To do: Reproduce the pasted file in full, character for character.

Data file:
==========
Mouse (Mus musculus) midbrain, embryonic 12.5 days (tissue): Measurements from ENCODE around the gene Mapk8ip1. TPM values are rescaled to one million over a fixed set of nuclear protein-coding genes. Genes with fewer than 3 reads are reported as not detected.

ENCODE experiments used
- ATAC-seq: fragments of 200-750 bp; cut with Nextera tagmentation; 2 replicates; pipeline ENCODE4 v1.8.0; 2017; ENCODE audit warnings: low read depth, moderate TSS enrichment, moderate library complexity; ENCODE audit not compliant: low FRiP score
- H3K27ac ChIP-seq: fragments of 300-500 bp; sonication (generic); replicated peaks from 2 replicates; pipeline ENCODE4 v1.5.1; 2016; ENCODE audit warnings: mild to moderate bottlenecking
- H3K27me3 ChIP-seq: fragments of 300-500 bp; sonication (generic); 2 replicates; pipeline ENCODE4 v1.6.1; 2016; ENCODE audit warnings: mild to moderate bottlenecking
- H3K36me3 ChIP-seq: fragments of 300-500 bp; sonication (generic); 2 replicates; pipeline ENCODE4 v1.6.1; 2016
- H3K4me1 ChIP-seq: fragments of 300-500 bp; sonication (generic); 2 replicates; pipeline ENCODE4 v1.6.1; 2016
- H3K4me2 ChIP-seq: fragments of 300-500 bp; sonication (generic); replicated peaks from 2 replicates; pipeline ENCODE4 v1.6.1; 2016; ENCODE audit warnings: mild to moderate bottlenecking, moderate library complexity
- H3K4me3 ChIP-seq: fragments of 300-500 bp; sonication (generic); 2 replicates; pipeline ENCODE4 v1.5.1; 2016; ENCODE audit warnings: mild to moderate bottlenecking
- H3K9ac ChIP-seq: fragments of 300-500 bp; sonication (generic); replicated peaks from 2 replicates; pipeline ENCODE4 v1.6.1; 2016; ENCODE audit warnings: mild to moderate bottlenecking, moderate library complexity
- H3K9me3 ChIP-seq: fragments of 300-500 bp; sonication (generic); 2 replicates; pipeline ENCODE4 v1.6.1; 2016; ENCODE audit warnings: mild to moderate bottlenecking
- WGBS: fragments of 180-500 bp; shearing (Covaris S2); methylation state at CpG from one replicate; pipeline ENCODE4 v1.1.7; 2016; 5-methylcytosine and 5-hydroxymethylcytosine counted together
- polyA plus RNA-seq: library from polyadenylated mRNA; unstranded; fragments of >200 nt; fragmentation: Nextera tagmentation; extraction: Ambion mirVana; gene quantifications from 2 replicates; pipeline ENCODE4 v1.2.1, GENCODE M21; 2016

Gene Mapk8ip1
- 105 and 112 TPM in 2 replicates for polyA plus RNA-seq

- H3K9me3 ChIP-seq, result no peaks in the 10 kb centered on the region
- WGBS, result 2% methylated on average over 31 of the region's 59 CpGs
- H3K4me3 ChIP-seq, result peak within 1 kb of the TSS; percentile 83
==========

Mouse (Mus musculus) midbrain, embryonic 12.5 days (tissue): Measurements from ENCODE around the gene Mapk8ip1. TPM values are rescaled to one million over a fixed set of nuclear protein-coding genes. Genes with fewer than 3 reads are reported as not detected.

ENCODE experiments used
- ATAC-seq: fragments of 200-750 bp; cut with Nextera tagmentation; 2 replicates; pipeline ENCODE4 v1.8.0; 2017; ENCODE audit warnings: low read depth, moderate TSS enrichment, moderate library complexity; ENCODE audit not compliant: low FRiP score
- H3K27ac ChIP-seq: fragments of 300-500 bp; sonication (generic); replicated peaks from 2 replicates; pipeline ENCODE4 v1.5.1; 2016; ENCODE audit warnings: mild to moderate bottlenecking
- H3K27me3 ChIP-seq: fragments of 300-500 bp; sonication (generic); 2 replicates; pipeline ENCODE4 v1.6.1; 2016; ENCODE audit warnings: mild to moderate bottlenecking
- H3K36me3 ChIP-seq: fragments of 300-500 bp; sonication (generic); 2 replicates; pipeline ENCODE4 v1.6.1; 2016
- H3K4me1 ChIP-seq: fragments of 300-500 bp; sonication (generic); 2 replicates; pipeline ENCODE4 v1.6.1; 2016
- H3K4me2 ChIP-seq: fragments of 300-500 bp; sonication (generic); replicated peaks from 2 replicates; pipeline ENCODE4 v1.6.1; 2016; ENCODE audit warnings: mild to moderate bottlenecking, moderate library complexity
- H3K4me3 ChIP-seq: fragments of 300-500 bp; sonication (generic); 2 replicates; pipeline ENCODE4 v1.5.1; 2016; ENCODE audit warnings: mild to moderate bottlenecking
- H3K9ac ChIP-seq: fragments of 300-500 bp; sonication (generic); replicated peaks from 2 replicates; pipeline ENCODE4 v1.6.1; 2016; ENCODE audit warnings: mild to moderate bottlenecking, moderate library complexity
- H3K9me3 ChIP-seq: fragments of 300-500 bp; sonication (generic); 2 replicates; pipeline ENCODE4 v1.6.1; 2016; ENCODE audit warnings: mild to moderate bottlenecking
- WGBS: fragments of 180-500 bp; shearing (Covaris S2); methylation state at CpG from one replicate; pipeline ENCODE4 v1.1.7; 2016; 5-methylcytosine and 5-hydroxymethylcytosine counted together
- polyA plus RNA-seq: library from polyadenylated mRNA; unstranded; fragments of >200 nt; fragmentation: Nextera tagmentation; extraction: Ambion mirVana; gene quantifications from 2 replicates; pipeline ENCODE4 v1.2.1, GENCODE M21; 2016

Gene Mapk8ip1
- 105 and 112 TPM in 2 replicates for polyA plus RNA-seq

- H3K9me3 ChIP-seq, result no peaks in the 10 kb centered on the region
- WGBS, result 2% methylated on average over 31 of the region's 59 CpGs
- H3K4me3 ChIP-seq, result peak within 1 kb of the TSS; percentile 83